“I’m out to cure the ills, not cause them.” – Martin Raubenheimer finds himself in a pickle…
“During my formative years I linked the meat that I love so much to the contented animals that I saw grazing in the veld and scratching around on the “werf” of family farms. This led me to believe that the world was filled with caring carnivores. Then I grew up and reality bit. I got a job which took me to factory farms owned by “big business brains”. I know it’s claimed that feeding on the flesh of animals for well over 2 million years has increased the size of our brain but in recent times it certainly seems to have done the exact opposite to our hearts.
On these industrial size enterprises I witnessed how the wholesale production of cheap commercial meat in the pursuit of maximum profits has become, in the words of Hugh Fearnley-Whittingstall, nothing short of “an ignominious expression of greed, indifference and heartlessness.” It was time to take a good hard look at my purchasing habits and focus on a more thoughtful, ethical and holistic way of life. No more “dirty meat” for me. It became my mission to seek out and support small local producers and hunt down naturally reared animals for the pot.
I found a group of genuinely ethical farmers who were more than happy to open their hearts and homes and allow me to experience first-hand how their pasture-based healthy meat is produced, slaughtered, processed and sold. Now I could sleep easily when it came to the welfare of the animals and just as importantly, because they don’t stuff them full of growth hormones or antibiotics, these suppliers can vouch for the wholesomeness of the meat.
Mission accomplished and fired up with enthusiasm, I signed on for a charcuterie course, built a smoker, got hold of some lovely “clean” pork and started makin’ bacon. My instructor, a highly respected local charcutier’s dry cure recipe called for a small quantity of pink salt (sodium nitrite) but I wasn’t keen to add this. My meat was pure and I wanted everything I made to be as natural as possible. So I consulted my hero Hugh’s book and was pleased to see that according to him all you really need for curing, whether you’re smoking or not, is coarse sea salt, brown sugar and a couple of herbs and spices, exactly what I wanted to hear.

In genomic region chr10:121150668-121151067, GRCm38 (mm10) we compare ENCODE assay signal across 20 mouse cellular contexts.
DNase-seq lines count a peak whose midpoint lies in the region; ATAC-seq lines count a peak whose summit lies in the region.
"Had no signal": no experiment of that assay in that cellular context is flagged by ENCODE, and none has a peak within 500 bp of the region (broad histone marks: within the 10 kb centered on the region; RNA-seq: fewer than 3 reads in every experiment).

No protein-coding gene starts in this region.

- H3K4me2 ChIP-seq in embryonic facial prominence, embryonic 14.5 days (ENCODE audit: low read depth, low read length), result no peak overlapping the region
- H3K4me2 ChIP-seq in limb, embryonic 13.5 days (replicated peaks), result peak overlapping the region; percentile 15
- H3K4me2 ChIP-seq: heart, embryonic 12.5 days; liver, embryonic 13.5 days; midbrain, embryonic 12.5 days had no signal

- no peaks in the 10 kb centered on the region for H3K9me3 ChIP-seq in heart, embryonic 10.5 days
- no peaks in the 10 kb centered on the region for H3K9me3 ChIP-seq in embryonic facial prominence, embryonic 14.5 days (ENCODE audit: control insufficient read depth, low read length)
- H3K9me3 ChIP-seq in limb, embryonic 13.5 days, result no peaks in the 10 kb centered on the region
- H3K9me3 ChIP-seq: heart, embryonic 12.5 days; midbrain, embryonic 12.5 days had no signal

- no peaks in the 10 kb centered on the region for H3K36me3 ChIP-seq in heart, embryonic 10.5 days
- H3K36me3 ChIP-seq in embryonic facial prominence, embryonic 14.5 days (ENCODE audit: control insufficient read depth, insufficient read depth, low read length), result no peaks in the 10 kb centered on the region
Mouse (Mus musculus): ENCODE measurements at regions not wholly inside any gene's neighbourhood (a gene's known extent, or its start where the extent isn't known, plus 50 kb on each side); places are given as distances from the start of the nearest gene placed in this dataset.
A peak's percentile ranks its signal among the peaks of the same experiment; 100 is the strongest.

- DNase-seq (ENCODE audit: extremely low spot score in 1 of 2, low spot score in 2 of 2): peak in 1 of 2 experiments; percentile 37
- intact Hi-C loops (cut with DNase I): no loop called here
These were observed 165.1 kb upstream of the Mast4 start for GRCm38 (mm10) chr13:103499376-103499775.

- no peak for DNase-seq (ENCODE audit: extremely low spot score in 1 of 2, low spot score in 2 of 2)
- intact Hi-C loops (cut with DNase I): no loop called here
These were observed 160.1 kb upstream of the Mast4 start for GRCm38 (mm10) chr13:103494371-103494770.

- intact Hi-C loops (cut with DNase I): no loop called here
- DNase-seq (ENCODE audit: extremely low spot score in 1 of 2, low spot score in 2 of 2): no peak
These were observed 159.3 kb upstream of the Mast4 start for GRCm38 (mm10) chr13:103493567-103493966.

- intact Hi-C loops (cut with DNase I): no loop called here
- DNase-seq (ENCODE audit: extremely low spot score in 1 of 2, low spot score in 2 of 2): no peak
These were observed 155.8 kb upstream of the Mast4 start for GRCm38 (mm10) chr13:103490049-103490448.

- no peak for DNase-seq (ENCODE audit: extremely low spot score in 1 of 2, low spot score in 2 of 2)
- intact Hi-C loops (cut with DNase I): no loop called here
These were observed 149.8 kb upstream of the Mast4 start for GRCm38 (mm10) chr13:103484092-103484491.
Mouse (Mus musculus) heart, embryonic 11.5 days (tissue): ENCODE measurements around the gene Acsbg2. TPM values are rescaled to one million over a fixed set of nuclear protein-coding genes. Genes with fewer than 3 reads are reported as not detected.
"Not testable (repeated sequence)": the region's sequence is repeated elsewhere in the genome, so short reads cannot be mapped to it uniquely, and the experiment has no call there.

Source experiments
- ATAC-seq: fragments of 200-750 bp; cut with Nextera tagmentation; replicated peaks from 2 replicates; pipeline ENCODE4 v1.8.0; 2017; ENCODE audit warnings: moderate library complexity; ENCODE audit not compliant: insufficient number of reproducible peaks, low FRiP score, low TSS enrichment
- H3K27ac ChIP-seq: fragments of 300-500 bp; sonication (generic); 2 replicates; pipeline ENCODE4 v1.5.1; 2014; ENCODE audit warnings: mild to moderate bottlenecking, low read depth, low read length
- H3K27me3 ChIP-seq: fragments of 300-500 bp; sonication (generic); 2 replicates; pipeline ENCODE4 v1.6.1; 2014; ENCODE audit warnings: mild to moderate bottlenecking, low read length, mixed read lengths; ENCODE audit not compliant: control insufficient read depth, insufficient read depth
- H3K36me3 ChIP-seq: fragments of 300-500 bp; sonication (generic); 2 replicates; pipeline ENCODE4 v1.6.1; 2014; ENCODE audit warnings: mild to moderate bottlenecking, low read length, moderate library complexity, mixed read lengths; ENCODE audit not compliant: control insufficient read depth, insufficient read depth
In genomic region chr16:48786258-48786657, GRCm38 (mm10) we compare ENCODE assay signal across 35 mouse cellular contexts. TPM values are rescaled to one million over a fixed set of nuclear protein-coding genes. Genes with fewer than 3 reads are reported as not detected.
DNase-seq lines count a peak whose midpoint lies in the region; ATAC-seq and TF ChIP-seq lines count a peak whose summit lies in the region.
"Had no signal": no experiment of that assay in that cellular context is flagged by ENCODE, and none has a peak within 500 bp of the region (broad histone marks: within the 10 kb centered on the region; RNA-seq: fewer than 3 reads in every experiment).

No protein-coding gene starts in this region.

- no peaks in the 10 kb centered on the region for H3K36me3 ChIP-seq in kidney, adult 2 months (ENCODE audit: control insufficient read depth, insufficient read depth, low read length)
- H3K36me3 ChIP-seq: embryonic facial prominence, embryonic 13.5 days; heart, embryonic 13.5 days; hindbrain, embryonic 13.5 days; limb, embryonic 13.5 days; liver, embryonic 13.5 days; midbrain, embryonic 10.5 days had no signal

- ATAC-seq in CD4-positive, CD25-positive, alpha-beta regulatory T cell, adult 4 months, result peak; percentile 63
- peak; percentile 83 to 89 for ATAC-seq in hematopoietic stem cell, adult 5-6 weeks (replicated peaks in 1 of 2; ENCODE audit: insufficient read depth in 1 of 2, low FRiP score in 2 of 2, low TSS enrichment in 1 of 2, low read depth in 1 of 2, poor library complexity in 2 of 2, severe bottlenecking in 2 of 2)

I was pretty chuffed with my first few efforts and after some encouraging comments from friends and family who’d acted as guinea pigs, I decided to start a little business so that I could share all this goodness with a bigger circle of likeminded Eco-warriors. This has turned out to be the best decision I’ve ever made – everyone has been so positive and I feel like I’ve found my calling in life. Both the fresh cuts and my lovingly hand-crafted cured products have enjoyed so much support that I’ve been able to grow both my small business and that of my suppliers, and all this in pretty tough economic times.
But there’s been this one niggle that just will not go away…the threat of botulism. This toxin is considered one of the most poisonous substances on earth and can lead to paralysis of the muscles of the face and limbs and even cause respiratory failure. In the doyen of charcuteirs, Michael Ruhlman’s book he states categorically that “It is critical to use sodium nitrite in order to prevent the potential of botulism poisoning in food that is smoked or sausage that is air dried.”
My bangers are made from fresh meat so this doesn’t apply but I smoke my bacon and so I began to grapple with the question of “to add or not to add”? I’d found a new mission – to establish conclusively whether I would be placing my customers at any kind of risk by not adding nitrite to my bacon.